That’s good writing. The effectiveness of the passage comes from the understated yet relentless listing of specific and unerringly accurate details. This is a good example of what I mean when I say that the details mean more to insiders, but are still accessible to outsiders. To appreciate this passage, you don’t have to know that retirement parties actually do take place at the Rock Garden, and you don’t have to have actually seen one of those bobble-head cartoon retirement fliers — but if you are familiar with such details (as I am), it brings a smile of recognition to your face. It’s powerful writing regardless of whether you recognize the details as familiar or not.

Here’s a second passage I realy liked, in which Darius, the book-loving Suge Knight character, visits the whitebread Westlake Promenade, and contrasts it in his mind with his knowledge of South Central Los Angeles:

Everyone here was Stepford white, unless you counted Service Mexicans, unobtrusively brown and nearly mute, bagging groceries, parking cars, and bussing tables with the practicied invisibility of English butlers — men who erased themselves for less than minimum wage.

These white men all looked the same. They all seemed to have the same Peter Jennings haircut, the same doughy face, and the prosperously thickening gut of a jock gone to seed. They wore dry-cleaned golf shirts, pressed jeans, caps with tasteful logos on them — Ralph Lauren, J. Crew.

The women all carried expensive purses, matching barettes, watches, belts. Rhinestones on crisp denim jackets, manicured toes poking out of pricey black mules. They wore fashionable haircuts, the dye jobs more elaborate on some of the older models, gray becoming blond. Some of their faces looked surgically taut, a few with the sheen of a recent chemical peel.

There was none of the jittery flailing and woofing you saw in the hood, niggas cutting wild-ass capers just to burn off their constant fear. In South Central, people moved with purpose, stepped with a feral alertness, stayed on top of their shit all the time because daydreaming would kill you out there. But these folks looked carelessly confident, calm, almost drowsy with the anesthetic comfort of their utter safety. And that safety seemed to make them easygoing, munificent. People here smiled and stepped aside for strangers without any life-threatening loss of face. There was none of that postprison bristle you saw in the hood, the Gs puffing up like polecats, taking up more space than they needed because everyone they encountered was a potential enemy. Folks here actually pivoted to let others pass. And when their bodies brushed against each other, the kind of inadvertent physical contact that could and often did result in death in South Central, these people just smiled, said excuse me, and moved on.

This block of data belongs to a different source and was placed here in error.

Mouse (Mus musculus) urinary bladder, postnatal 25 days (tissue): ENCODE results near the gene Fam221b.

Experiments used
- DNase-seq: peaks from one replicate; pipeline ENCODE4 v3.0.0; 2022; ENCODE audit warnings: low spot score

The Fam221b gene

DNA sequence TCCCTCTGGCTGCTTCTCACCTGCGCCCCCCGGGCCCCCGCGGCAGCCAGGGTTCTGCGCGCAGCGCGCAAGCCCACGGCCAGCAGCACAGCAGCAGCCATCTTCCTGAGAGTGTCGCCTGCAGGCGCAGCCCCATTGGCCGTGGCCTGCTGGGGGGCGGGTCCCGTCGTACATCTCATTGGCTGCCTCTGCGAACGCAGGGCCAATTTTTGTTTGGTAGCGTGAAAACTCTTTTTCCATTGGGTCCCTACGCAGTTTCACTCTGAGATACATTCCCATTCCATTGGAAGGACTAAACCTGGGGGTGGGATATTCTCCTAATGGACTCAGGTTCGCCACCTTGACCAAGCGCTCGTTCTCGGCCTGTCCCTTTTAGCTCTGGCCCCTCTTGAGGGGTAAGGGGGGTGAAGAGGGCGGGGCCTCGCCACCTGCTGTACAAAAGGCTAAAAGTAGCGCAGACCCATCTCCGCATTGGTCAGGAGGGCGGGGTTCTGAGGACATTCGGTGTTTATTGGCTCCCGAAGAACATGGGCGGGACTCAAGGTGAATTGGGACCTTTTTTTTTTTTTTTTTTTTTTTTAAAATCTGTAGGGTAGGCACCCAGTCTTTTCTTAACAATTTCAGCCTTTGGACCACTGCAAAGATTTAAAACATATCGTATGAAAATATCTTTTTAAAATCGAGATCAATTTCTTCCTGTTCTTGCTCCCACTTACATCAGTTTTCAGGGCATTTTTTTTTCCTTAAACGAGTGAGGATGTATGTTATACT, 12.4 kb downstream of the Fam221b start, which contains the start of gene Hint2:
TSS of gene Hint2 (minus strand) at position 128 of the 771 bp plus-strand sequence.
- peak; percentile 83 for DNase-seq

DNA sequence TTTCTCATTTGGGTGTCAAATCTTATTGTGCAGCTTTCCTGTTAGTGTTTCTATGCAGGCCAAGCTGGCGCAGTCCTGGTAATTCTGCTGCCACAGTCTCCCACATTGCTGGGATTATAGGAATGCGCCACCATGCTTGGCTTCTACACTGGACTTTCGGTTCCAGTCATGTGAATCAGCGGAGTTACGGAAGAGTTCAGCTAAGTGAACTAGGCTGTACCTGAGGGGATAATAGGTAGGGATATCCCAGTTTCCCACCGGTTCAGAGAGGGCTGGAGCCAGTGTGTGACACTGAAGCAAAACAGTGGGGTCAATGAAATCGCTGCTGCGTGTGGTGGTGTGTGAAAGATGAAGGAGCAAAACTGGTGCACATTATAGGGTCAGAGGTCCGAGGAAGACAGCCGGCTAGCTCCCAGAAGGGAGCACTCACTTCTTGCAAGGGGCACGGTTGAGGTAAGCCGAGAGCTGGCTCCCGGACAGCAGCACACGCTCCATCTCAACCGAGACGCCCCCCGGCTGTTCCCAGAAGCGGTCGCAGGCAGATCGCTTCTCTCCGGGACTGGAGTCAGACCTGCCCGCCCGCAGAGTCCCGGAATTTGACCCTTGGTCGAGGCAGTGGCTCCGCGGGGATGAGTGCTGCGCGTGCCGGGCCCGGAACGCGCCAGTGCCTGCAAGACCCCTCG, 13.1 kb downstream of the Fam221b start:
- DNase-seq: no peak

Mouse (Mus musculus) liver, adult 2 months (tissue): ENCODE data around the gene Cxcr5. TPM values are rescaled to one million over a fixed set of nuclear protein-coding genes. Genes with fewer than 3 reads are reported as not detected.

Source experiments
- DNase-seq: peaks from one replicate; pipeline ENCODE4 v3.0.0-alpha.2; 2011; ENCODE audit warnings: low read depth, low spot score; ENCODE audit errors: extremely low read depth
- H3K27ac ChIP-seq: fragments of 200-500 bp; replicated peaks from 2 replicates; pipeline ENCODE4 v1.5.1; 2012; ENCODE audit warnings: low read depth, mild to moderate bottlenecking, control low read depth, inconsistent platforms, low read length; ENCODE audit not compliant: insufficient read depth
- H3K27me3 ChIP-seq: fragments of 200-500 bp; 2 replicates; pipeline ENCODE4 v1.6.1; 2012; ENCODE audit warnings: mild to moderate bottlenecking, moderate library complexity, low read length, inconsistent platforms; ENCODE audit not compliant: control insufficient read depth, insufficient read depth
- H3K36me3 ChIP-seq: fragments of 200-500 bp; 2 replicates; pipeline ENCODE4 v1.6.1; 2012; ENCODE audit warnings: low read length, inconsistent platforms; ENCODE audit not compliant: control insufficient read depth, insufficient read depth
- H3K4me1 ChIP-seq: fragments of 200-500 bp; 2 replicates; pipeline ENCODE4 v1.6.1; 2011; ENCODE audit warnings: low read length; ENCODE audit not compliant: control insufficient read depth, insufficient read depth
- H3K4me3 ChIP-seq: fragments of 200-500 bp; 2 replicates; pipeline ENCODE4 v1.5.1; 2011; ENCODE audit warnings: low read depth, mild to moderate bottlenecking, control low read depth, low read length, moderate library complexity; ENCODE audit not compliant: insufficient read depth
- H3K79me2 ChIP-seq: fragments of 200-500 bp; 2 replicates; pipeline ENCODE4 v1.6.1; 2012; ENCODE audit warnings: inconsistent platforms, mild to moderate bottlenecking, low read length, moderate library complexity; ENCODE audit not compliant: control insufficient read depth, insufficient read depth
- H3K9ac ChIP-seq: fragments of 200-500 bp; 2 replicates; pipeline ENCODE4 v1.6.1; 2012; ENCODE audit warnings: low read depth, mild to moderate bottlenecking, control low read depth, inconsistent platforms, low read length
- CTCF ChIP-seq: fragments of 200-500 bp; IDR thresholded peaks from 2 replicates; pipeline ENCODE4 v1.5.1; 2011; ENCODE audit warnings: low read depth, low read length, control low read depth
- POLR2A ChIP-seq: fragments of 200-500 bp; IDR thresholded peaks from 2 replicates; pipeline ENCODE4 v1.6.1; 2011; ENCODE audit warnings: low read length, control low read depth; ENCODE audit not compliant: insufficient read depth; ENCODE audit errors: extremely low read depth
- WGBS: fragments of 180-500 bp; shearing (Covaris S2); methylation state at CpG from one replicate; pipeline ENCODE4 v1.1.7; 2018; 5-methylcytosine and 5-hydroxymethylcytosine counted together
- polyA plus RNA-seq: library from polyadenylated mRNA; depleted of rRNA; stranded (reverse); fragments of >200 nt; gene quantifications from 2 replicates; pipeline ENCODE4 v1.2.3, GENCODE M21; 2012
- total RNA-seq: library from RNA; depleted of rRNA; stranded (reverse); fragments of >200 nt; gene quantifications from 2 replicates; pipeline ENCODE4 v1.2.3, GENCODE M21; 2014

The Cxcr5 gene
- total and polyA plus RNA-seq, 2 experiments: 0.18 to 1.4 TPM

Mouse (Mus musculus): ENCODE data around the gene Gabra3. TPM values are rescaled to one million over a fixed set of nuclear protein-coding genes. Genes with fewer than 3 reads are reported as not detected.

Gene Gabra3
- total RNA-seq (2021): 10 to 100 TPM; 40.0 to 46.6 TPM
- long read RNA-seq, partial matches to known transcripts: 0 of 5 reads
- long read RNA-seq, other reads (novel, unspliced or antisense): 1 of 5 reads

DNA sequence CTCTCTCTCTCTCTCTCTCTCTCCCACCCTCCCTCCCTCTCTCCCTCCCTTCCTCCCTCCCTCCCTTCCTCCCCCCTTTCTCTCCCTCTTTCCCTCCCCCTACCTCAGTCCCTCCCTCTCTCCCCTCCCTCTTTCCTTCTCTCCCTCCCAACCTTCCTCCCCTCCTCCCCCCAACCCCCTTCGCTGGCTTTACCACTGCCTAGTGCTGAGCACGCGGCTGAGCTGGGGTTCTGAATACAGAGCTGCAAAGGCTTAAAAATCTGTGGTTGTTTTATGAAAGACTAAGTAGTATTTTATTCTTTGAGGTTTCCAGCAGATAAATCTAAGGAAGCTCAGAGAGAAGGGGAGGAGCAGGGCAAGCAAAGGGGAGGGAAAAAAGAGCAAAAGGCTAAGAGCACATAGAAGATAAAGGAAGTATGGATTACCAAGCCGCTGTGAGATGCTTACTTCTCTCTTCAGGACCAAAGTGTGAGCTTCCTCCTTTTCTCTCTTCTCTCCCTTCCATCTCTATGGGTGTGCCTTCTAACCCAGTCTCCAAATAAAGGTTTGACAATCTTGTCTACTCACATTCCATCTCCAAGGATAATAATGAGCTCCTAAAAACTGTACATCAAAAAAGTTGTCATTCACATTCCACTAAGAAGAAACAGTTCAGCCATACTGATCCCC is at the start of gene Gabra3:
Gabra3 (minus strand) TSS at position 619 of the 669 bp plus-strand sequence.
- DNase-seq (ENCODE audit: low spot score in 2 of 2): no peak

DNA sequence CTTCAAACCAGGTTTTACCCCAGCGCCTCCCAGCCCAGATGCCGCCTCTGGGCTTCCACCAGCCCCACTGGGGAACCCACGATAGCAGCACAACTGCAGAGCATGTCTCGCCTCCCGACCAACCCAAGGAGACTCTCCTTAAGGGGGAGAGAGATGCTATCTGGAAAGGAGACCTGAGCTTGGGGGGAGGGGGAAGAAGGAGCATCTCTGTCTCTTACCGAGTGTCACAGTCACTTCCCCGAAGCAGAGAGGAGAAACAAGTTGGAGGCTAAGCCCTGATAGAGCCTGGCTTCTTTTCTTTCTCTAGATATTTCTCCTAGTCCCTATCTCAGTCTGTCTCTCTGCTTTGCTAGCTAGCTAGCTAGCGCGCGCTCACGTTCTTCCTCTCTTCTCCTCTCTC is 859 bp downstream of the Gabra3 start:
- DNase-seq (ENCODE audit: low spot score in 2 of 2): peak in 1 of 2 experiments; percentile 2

If you enjoyed these passages, as I did, you should get this book. It’s a lot of entertainment for five bucks.

2 Responses to “Review of “L.A. Rex” by Will Beall”

  1. I don’t get anything out of it

    Well, why not? It’s an easier way to contribute than scrolling all the down to the PayPal button.

    I’ve lately started reading Michael Connelly and Jonathan Kellerman and have been wondering how accurate they are. The descriptions of the b.s. the detectives put up with is pretty depressing, even if it’s only partially true.

    MamaAJ (788539)

  2. Beall has a nice street tone. I used to read Pete Hamill and Jimmy Breslin and your samples remind me of the way those guys could write about New York. Breslin has gotten a lot MORE liberal in the last 10 years or so, pretty much the way Mailer has always been. I’m buyin’ LA Rex it and it will work it’s way up through the current backup stack…which is pretty good right now.
    1) Up In Honey’s Room–Elmore Leonard
    2) Flinch–Robert Ferrigno
    3) Tales From Q School–John Feinstein

    I’m just finishing the first John Sandford book I’ve read–Dead Watch. I’ll try him again, was a good airplane read.

    PC14 (b97dba)